New e-rulemaking site facilitates participation

Cynthia Farina would be the first to acknowledge that it is difficult to get members of the public engaged in a meaningful way in federal rulemaking. The topics are complex and technical, and people generally have limited time to review and analyze them.

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As a law professor at Cornell University and a principal researcher for the Cornell e-Rulemaking Initiative, Farina leads the Regulation Room e-rulemaking project being conducted online in cooperation with the Transportation Department.

One of the lessons she has learned is that using cool new technologies is not enough to draw people to visit a website and comment on proposed rules they might have a stake in, she said. Initiatives must also be designed to target specific audiences affected by the rules, she added.

In Regulation Room, proposed rules are chosen carefully for discussion. The focus is on selecting proposals that could have a major effect on stakeholders who are not likely to be aware of the proposals and not likely to comment on them on their own, Farina said.

The project has generated discussions on five proposals to date. By far the most popular was a debate on DOT’s upcoming regulations on airline passengers’ rights, including whether peanuts should no longer be served on airplanes out of consideration for people with peanut allergies. That rulemaking discussion generated more than 24,000 visits to the website.

Traffic on Regulation Room has varied from the thousands who participated in the air passenger rights discussion to the few hundred who weighed in on a proposal to require truckers to carry onboard recorders.

The latest discussion focuses on an advance notice of a DOT proposal to require that air travel websites and kiosks be accessible to people with disabilities.

Here are some other lessons Farina has learned.

  • Make outreach an essential part of your plan. Setting up a website for public discussion is just the beginning. Outreach has been crucial for making stakeholders aware of Regulation Room and motivating them to visit and participate, Farina said. Her group uses social networks, blogs and other tools to get the message out. Team members visit blogs and Facebook pages where discussions are being held on related topics and post comments directing people to Regulation Room to view the latest proposed rule.
  • Help people analyze the proposals. Most people do not have the time to read a 60-page notice of proposed rulemaking in the Federal Register. E-rulemaking projects should provide help in analyzing the proposed rule, such as outlining key points, explaining difficult details and pointing to areas where the proposal might affect stakeholders. “If you want participants to be informed, you have to provide the information,” Farina said.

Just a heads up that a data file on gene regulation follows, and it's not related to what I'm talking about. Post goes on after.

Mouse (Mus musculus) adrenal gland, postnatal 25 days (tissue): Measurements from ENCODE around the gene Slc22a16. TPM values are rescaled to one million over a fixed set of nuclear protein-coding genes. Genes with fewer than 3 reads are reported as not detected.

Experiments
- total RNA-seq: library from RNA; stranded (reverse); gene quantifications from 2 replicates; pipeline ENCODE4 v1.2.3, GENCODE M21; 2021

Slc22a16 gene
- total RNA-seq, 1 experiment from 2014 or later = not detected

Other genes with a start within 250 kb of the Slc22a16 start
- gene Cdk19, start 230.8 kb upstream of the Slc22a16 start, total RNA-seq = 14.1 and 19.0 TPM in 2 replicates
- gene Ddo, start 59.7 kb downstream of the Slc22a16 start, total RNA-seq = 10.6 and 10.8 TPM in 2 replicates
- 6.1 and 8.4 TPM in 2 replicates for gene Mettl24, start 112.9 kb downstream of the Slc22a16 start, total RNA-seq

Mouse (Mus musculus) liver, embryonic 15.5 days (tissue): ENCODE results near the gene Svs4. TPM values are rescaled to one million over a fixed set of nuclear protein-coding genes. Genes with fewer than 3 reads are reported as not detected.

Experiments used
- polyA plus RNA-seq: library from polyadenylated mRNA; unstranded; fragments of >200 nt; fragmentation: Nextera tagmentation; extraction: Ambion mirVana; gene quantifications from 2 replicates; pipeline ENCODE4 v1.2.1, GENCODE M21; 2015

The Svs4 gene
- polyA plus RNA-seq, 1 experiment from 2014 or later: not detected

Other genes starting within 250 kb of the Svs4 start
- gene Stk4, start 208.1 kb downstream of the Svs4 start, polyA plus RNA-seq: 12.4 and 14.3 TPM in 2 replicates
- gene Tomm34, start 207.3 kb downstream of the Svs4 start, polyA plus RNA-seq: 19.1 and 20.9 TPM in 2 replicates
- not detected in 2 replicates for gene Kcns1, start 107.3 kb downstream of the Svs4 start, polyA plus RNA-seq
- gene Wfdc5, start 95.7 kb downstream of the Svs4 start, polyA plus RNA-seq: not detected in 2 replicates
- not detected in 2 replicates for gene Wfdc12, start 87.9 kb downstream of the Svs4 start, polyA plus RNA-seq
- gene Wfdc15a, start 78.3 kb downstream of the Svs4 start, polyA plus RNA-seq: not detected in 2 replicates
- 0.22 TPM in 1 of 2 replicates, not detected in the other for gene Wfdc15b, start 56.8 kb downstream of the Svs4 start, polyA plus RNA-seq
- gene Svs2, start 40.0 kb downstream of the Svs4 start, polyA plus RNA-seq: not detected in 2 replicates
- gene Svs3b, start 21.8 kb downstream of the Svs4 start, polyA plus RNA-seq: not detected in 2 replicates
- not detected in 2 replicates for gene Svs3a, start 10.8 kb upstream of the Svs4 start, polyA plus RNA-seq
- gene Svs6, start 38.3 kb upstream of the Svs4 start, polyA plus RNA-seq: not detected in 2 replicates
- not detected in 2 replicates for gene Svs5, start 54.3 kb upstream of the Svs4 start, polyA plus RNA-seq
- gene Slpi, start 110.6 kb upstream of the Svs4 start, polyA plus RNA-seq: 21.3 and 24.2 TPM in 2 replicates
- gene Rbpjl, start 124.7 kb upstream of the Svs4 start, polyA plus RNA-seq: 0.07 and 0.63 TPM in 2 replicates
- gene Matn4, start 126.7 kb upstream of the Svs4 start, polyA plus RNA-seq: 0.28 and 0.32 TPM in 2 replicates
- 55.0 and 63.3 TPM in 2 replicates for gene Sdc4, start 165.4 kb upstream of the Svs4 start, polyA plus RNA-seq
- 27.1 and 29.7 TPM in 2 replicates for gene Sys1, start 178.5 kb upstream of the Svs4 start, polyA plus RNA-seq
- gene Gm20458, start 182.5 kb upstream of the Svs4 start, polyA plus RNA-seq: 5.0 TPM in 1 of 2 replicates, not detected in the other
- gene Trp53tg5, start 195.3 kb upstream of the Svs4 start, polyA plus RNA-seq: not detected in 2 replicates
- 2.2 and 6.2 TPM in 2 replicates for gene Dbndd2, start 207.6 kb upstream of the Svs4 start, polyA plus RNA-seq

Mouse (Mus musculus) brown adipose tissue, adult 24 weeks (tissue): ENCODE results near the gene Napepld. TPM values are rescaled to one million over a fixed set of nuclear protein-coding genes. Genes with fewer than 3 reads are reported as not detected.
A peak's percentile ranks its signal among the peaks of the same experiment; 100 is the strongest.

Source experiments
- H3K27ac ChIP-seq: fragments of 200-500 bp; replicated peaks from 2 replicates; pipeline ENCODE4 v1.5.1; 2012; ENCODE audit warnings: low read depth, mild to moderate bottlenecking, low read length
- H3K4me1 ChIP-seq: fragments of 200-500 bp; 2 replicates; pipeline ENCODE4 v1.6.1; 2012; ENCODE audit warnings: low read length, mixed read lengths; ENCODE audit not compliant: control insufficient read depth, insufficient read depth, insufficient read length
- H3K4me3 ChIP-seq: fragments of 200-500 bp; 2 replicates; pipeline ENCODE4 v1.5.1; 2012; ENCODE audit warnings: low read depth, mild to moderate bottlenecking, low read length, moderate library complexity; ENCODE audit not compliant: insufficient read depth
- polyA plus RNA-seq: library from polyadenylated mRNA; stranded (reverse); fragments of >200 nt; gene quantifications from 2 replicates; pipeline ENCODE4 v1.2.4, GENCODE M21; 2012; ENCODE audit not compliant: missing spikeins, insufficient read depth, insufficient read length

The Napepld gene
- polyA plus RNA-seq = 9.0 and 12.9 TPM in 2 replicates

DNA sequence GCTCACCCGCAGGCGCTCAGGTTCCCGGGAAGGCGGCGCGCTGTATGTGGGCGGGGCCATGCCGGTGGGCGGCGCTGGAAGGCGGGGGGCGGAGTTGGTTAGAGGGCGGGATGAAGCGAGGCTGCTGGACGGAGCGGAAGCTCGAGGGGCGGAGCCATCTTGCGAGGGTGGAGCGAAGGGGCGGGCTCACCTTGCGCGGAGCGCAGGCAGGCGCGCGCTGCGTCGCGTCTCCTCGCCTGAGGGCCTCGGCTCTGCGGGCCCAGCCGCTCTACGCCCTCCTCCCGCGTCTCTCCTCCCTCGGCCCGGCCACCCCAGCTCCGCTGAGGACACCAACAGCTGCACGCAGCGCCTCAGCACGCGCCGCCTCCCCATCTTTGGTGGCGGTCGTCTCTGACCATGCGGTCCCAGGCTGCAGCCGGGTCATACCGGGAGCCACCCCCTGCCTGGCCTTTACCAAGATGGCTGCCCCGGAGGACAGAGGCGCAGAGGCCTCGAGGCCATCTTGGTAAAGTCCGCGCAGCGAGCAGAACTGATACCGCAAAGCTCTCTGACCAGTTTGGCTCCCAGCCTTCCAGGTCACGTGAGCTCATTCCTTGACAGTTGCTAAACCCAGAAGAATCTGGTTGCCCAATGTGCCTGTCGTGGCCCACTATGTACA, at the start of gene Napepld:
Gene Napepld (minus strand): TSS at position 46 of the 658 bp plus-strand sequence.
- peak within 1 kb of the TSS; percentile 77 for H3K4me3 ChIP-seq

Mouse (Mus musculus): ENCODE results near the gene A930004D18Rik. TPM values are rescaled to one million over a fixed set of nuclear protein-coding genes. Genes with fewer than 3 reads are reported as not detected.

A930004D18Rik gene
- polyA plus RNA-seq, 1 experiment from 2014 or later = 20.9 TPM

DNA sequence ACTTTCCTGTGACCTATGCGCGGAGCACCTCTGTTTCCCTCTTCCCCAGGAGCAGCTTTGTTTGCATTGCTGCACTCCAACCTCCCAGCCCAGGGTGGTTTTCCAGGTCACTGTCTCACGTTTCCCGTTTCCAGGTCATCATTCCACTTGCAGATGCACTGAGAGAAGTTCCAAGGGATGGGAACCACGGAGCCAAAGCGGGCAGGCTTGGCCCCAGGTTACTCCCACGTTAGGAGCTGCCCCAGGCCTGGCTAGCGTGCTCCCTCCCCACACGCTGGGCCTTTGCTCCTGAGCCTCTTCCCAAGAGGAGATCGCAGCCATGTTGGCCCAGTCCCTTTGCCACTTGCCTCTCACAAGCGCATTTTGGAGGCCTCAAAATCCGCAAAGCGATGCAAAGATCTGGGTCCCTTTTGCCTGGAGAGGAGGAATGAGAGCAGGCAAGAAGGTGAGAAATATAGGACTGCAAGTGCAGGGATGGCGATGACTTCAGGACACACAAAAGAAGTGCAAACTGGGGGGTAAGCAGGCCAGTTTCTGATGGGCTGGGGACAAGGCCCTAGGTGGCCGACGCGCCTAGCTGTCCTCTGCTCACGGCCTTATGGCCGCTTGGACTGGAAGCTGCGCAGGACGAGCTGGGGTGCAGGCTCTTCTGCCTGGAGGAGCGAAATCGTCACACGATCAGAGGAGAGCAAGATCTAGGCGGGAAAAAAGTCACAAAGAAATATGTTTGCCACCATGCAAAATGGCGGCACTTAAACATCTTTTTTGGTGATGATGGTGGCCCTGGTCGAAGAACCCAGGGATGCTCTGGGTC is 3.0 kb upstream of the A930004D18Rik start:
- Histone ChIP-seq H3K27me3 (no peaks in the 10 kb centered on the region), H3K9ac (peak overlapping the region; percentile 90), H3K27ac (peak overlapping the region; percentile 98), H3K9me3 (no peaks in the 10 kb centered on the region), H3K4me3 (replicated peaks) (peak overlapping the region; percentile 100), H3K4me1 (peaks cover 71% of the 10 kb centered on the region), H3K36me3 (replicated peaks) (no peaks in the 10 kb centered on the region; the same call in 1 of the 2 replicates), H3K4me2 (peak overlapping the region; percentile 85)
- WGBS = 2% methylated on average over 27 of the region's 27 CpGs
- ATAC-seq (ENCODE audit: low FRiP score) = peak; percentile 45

• Provide guidance for making effective comments. Regulation Room has moderators who can answer questions and clarify information. If visitors come to Regulation Room angry about a proposal but unsure of all the issues involved, they might also receive assistance in moving beyond their anger to address the pertinent issues, Farina said.

About the Author

Alice Lipowicz is a staff writer covering government 2.0, homeland security and other IT policies for Federal Computer Week.

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Government Cyber Insider tracks the technologies, policies, threats and emerging solutions that shape the cybersecurity landscape.


Reader comments

Thu, Nov 10, 2011 Barry Virginia

State governments have been experimenting with e-rulemaking for a number of years, with a range of results suggesting that the current fascination with e-rulemaking at the federal level should proceed with extreme caution. The assumption that involving more people in the rulemaking process is an undiluted good is fallacious. Opening the rulemaking process to a wide audience can create a storm of comments, many incoherent or off mark, including often thousands organized by special interest groups and disguised to be difficult to recognize. If the rulemaker has committed itself to evaluating all comments (as some states did), the task can be insurmountable, creating serious delay. I would suggest that the feds, and their academic correspondents, contact the National Association of Secretaries of State (NASS), arrange a collaboration with the states who have led those efforts, and think clearly about the advice they will receive. Such a collboration(the Interagency Regulation Working Group) was initiated (facilitiated by my firm)among NASS, Office of Federal Register and GPO several years ago, but interest in sharing had not yet matured. Now is the time to revisit that effort.

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